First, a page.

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making the freelance lifestyle work for you

making the freelance lifestyle work for you

Six lessons from two first-rate freelance creatives.

SB x Xero DinkusFor those who’ve never tried to go it alone before, freelance life can look like a commercial for tropical shampoo. Do a little work in the morning, go swim in a waterfall, eat a pineapple, downward dog on the beach, send three emails, call it a day. But for many freelancers, the reality is quite different. You could have a cacophony of invoices and emails, appointments, deadlines whooshing by, new clients and bills, all while figuring out how to pay yourself (both now and in the future). 
 
So how can you make freelance life work for you? Thanks to the friendly folk at Xero, we sat down with two freelance powerhouses, creative designer Kit Palaskas and photographer extraordinaire Paul Hermes, to get their top freelance tips. First lesson: don’t keep your receipts in the bottom of your bag.  Freelance photographer Paul Hermes and creative designer Kit Palaskas

 ease the transition There are two ways to jump into freelance: head first or feet first. In Paul’s experience, feet first is always best, which means having a transition plan in place. “You have to make sure you have a strong network before you leap,” he says. “Especially when you have a mortgage and kids and stuff, you can’t just pull the ripcord and hope for the best.” Kit agrees. When she made the move to freelance, she jumped in with no planning, which made everything harder. If you can, get some clients on the books and money in the bank before making the switch. “You need to set yourself up for success before jumping in. For me that was saving some money, so I had a pool to draw from. I wasn’t starting at zero.”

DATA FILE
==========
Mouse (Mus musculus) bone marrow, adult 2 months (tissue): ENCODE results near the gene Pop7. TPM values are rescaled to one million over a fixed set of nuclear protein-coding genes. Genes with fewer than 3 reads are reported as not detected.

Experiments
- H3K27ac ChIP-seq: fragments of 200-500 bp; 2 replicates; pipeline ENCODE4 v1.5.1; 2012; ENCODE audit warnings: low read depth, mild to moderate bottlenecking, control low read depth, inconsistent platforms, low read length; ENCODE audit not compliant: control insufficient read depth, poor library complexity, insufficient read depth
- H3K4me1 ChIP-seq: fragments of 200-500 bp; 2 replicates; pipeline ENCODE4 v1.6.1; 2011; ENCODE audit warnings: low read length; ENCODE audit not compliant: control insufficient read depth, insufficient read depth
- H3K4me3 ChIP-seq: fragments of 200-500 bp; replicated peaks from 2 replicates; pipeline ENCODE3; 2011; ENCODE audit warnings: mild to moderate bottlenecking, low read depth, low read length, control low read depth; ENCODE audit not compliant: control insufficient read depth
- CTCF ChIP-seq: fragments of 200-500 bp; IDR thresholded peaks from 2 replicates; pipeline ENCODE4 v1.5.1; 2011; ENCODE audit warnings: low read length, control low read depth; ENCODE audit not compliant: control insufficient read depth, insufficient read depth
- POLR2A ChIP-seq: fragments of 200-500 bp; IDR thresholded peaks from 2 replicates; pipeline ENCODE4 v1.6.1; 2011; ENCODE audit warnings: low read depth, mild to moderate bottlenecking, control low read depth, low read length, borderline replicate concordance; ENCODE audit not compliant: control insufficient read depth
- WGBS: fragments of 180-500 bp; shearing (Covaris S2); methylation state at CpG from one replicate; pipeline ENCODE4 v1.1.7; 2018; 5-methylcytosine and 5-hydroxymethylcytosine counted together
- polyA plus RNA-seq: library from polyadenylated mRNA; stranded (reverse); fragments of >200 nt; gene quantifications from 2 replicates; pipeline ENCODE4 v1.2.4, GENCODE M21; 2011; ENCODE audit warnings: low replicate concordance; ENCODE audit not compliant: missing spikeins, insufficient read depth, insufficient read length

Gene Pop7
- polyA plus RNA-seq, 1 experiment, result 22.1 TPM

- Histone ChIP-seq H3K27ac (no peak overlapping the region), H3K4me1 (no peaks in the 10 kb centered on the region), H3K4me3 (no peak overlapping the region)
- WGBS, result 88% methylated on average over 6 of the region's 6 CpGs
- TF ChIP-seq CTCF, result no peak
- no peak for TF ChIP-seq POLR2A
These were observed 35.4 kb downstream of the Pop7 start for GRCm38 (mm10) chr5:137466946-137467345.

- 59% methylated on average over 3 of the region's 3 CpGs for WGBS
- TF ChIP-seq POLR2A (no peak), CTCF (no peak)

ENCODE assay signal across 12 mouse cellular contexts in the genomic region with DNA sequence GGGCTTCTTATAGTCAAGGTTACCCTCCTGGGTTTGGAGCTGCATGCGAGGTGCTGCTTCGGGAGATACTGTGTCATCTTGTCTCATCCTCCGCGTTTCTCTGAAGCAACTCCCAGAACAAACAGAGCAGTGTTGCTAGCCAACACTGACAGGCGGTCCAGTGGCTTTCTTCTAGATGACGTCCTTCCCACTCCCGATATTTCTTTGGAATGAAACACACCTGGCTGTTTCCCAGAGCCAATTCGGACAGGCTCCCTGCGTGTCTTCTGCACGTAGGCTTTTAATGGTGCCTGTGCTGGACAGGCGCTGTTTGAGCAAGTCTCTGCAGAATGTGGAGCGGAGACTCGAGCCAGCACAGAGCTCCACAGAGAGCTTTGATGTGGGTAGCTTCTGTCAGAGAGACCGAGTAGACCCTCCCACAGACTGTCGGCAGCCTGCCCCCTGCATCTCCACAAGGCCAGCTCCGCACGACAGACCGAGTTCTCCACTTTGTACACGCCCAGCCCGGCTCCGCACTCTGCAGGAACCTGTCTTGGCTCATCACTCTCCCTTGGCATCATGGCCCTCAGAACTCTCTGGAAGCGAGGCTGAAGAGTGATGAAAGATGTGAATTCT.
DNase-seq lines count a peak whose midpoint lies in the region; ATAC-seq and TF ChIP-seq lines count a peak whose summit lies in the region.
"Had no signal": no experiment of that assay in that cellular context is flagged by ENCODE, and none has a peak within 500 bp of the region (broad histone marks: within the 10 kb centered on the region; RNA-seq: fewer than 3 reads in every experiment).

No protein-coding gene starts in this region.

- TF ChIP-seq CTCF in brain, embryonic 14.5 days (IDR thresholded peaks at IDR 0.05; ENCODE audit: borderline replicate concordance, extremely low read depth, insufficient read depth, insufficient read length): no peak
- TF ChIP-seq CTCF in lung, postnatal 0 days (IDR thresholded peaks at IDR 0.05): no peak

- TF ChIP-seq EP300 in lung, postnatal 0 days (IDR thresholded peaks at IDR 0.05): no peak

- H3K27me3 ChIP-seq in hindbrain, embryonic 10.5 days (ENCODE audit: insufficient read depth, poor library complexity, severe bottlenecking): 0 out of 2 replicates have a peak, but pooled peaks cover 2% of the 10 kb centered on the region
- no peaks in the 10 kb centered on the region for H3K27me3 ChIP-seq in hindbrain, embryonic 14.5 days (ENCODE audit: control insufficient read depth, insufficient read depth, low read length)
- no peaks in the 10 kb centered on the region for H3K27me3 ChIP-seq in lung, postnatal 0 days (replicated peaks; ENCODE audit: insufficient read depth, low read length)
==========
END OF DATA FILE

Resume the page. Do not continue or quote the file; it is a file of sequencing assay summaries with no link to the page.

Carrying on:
set boundaries Working full-time freelance is a bit like all your childhood dreams come true: no boss, no-one telling you what to do, working in your underwear, no limits. Of course, as any failed first-year uni student will tell you, ‘no limits’ doesn’t always work out. For Kit, boundaries are essential to separate work life from home life, otherwise all that freedom can start to feel like a trap. “You have to protect your wellbeing and personal space,” Kit says. “You’re going to want to say yes to everything, but try to set client expectations right from the start. It’s also a good idea to separate your workspace from your living space – even if it’s just a desk or a small alcove. Don’t eat your breakfast there. Don’t leave dirty washing there.”
 
get your books organised Ask any freelancer and they’ll tell you: organisation and discipline are worth as much as talent (maybe more, to be honest). “I was told beforehand that freelance would be 70% business and 30% shooting,” Paul says. “I wouldn’t say it’s that bad, but it’s definitely 50/50. When I started I really balls’d it up, just creating loose invoices everywhere. Red for not paid, orange for waiting, green for paid. That kind of thing.” Kit says getting on top of her finances was the most important step. “In the early days I would throw receipts in my bag and hope they’d be there at tax time,” she laughs. “I had this idea in my head that I was bad with money, and I think I played into that.” The lesson here? You’re not bad with money, you just need to get organised. And there are plenty of people and tools that can help.